As America faces a series of challenges to providing care for its citizens, including the many aging baby boomers, this volume offers a wealth of information and insight for policymakers, scholars, advocates, and the general public. [from publisher web site]
New Brunswick, NJ: Rutgers University Press. 332 pages
ISBN 9780813563121 HD8039.S45 C37 2015
Compelled by the extent to which globalization has changed the nature of labor relations, Harry C. Katz, Thomas A. Kochan, and Alexander J. S. Colvin give us the first textbook to focus on the workplace outcomes of the production of goods and services in emerging countries. In Labor Relations in a Globalizing World, they draw lessons from the United States and other advanced industrial countries to provide a menu of options for management, labor, and government leaders in emerging countries. They include discussions based in countries such as China, Brazil, India, and South Africa which, given the advanced levels of economic development they have already achieved, are often described as “transitional,” because the labor relations practices and procedures used in those countries are still in a state of flux.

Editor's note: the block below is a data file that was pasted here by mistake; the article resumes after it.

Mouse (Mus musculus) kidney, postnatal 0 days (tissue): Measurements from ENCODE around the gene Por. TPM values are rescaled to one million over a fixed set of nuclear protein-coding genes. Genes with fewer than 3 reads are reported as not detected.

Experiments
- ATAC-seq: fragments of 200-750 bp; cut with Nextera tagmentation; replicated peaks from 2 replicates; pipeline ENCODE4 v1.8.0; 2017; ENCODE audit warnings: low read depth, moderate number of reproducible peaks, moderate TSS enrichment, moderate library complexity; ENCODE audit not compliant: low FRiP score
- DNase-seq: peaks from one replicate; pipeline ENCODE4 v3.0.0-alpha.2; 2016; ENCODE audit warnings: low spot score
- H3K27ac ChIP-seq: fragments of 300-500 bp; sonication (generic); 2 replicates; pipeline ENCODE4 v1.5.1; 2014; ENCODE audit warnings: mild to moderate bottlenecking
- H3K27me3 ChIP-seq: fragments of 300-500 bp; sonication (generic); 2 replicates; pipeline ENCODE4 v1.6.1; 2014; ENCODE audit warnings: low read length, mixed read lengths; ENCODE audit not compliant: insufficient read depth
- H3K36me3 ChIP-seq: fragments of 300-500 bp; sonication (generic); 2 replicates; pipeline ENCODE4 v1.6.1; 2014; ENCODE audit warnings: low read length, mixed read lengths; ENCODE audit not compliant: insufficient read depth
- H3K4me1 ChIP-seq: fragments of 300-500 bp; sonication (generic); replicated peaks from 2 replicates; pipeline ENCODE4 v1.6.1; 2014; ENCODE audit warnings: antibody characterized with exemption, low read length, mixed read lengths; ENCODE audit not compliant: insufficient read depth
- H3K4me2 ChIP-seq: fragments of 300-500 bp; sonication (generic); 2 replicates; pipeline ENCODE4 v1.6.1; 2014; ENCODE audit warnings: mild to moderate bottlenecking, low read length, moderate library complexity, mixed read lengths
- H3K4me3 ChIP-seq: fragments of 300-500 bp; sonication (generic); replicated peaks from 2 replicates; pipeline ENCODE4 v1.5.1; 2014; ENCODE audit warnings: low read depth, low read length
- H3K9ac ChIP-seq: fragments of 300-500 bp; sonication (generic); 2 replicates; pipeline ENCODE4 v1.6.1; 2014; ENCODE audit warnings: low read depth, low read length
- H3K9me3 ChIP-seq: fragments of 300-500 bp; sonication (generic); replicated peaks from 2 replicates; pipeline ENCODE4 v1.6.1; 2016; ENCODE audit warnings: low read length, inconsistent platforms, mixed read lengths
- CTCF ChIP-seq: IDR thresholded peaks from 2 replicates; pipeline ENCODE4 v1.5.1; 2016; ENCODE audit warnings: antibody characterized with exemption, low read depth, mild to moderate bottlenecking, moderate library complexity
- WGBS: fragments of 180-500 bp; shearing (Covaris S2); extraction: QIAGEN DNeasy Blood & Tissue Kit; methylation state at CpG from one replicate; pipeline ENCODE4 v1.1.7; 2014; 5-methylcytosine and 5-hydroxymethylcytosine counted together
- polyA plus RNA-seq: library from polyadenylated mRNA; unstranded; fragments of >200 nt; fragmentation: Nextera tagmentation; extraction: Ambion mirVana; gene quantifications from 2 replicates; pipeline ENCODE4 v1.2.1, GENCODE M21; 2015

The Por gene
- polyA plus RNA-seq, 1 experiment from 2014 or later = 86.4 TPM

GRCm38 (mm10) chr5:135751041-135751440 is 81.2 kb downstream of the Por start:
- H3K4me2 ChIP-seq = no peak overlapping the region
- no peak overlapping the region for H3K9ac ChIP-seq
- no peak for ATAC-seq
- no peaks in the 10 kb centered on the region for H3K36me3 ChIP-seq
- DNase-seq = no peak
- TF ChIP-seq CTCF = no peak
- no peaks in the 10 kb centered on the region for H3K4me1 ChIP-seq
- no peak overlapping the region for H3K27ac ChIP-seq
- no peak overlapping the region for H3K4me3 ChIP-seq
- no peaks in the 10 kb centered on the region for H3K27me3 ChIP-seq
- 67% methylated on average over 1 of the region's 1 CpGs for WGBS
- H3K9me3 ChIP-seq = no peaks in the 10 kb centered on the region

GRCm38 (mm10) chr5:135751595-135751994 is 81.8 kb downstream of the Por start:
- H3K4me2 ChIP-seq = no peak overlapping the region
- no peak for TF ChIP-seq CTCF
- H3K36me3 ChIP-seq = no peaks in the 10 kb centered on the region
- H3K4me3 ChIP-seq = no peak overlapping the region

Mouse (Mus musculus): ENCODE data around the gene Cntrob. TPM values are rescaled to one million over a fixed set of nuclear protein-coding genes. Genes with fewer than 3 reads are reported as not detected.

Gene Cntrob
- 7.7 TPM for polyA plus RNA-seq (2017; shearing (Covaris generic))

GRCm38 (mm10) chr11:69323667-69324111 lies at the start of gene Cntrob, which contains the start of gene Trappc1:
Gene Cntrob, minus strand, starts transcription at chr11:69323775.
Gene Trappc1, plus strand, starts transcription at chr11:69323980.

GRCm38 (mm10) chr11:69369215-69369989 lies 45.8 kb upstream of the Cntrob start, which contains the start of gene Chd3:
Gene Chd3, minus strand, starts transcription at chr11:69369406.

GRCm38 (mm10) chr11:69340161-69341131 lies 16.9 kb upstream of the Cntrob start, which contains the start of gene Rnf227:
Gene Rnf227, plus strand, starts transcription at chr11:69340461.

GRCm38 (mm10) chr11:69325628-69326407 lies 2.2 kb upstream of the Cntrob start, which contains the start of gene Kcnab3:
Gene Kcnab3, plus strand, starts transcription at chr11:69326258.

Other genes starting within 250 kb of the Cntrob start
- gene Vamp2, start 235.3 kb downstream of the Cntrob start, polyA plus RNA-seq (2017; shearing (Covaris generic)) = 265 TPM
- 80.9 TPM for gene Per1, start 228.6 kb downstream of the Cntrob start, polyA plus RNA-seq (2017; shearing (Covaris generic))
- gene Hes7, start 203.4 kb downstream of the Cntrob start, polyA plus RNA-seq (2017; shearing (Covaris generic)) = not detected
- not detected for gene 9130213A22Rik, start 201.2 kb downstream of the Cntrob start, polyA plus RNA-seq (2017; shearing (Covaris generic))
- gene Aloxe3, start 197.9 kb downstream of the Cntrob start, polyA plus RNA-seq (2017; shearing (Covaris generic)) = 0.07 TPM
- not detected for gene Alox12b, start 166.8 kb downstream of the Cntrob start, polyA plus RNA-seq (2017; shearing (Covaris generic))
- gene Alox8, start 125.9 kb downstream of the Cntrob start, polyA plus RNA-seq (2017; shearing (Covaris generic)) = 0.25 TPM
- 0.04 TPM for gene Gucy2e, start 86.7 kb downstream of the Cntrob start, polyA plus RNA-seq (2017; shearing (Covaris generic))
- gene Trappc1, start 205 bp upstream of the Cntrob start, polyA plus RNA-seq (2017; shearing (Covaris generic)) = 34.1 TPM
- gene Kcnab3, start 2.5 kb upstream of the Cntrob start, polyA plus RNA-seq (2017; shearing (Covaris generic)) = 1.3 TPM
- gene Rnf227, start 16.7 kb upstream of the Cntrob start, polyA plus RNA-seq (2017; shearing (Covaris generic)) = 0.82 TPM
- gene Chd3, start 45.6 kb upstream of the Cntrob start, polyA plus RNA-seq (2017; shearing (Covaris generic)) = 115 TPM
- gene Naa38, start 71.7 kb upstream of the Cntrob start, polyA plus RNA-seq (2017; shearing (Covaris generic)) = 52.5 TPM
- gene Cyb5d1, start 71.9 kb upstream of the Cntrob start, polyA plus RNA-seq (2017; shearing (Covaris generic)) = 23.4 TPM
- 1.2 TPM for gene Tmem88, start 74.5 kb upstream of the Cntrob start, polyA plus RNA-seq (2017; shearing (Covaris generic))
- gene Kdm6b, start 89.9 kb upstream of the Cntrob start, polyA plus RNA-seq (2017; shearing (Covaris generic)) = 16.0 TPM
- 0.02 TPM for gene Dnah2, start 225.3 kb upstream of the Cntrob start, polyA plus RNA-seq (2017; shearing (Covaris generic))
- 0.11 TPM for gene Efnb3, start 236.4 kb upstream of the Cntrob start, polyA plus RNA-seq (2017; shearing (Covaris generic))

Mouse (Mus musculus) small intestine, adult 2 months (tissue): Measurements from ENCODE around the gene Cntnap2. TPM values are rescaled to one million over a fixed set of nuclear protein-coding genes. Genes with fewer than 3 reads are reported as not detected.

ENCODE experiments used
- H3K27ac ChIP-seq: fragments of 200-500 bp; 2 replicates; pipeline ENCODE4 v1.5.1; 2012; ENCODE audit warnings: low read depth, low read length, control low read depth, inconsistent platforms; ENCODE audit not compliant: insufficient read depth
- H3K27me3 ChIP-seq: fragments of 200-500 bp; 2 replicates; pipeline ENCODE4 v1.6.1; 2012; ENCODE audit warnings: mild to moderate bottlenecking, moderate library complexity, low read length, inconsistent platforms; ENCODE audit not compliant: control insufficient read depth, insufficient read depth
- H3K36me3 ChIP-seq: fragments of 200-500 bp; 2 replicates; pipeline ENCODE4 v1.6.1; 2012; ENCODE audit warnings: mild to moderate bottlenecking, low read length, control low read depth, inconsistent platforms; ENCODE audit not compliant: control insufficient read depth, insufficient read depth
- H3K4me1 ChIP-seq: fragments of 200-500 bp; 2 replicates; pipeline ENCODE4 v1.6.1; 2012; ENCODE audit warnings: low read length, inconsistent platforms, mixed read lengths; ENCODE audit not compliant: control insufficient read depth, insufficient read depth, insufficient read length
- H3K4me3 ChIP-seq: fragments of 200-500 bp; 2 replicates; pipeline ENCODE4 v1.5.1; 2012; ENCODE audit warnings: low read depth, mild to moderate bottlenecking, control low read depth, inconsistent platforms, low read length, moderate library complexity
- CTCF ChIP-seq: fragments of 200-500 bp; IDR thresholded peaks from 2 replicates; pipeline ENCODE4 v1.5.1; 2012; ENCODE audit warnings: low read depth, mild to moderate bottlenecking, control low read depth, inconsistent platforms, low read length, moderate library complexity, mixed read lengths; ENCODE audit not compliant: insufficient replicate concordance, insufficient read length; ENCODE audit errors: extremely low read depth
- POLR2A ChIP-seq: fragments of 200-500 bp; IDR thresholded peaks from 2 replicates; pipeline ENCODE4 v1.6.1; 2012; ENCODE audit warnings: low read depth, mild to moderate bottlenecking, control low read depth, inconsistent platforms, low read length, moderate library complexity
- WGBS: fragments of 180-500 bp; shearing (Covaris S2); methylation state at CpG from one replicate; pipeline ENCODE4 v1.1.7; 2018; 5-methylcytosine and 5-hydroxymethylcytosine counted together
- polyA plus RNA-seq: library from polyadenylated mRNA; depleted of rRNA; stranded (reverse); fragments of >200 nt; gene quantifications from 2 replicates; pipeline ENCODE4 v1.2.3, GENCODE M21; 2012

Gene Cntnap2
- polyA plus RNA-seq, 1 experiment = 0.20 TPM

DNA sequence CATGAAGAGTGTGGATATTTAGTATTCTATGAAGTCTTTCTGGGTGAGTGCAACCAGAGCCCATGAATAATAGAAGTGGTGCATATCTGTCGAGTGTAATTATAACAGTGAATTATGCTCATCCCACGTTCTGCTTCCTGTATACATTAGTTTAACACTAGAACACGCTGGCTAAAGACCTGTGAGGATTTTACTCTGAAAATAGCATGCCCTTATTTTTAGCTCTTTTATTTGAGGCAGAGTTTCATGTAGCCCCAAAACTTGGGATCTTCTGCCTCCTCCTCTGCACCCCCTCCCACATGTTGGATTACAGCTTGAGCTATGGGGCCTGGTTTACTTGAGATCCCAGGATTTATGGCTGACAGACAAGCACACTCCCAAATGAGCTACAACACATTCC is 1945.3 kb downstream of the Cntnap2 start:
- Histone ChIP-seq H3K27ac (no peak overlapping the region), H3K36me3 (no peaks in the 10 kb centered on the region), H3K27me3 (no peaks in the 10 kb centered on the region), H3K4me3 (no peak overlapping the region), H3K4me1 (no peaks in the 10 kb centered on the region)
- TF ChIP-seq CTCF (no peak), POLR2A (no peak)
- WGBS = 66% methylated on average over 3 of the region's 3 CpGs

Katz, Kochan, and Colvin analyze how labor relations functions in emerging countries in a manner that is useful to practitioners, policymakers, and academics. They take account of the fact that labor relations are much more politicized in emerging countries than in advanced industrialized countries. They also address the traditional role played by state-dominated unions in emerging countries and the recent increased importance of independent unions that have emerged as alternatives. These independent unions tend to promote firm- or workplace-level collective bargaining in contrast to the more traditional top-down systems. Katz, Kochan, and Colvin explain how multinational corporations, nongovernmental organizations, and other groups that act across national borders increasingly influence work and employment outcomes. [from publisher web site]
Ithaca, NY: ILR Press, an imprint of Cornell University Press. 348 pages
ISBN 9780801453816 HD8943 .K38 2015
February 2015: Corporate Social Responsibility and Human Resource Management: A Diversity Perspective
This innovative book analyses the intersection between the fields of Corporate Social Responsibility (CSR) and Human Resource Management (HRM), with a focus on diversity management. The book presents the scope of institutional engagements with CSR and diversity policies in a range of organizations and organizational networks.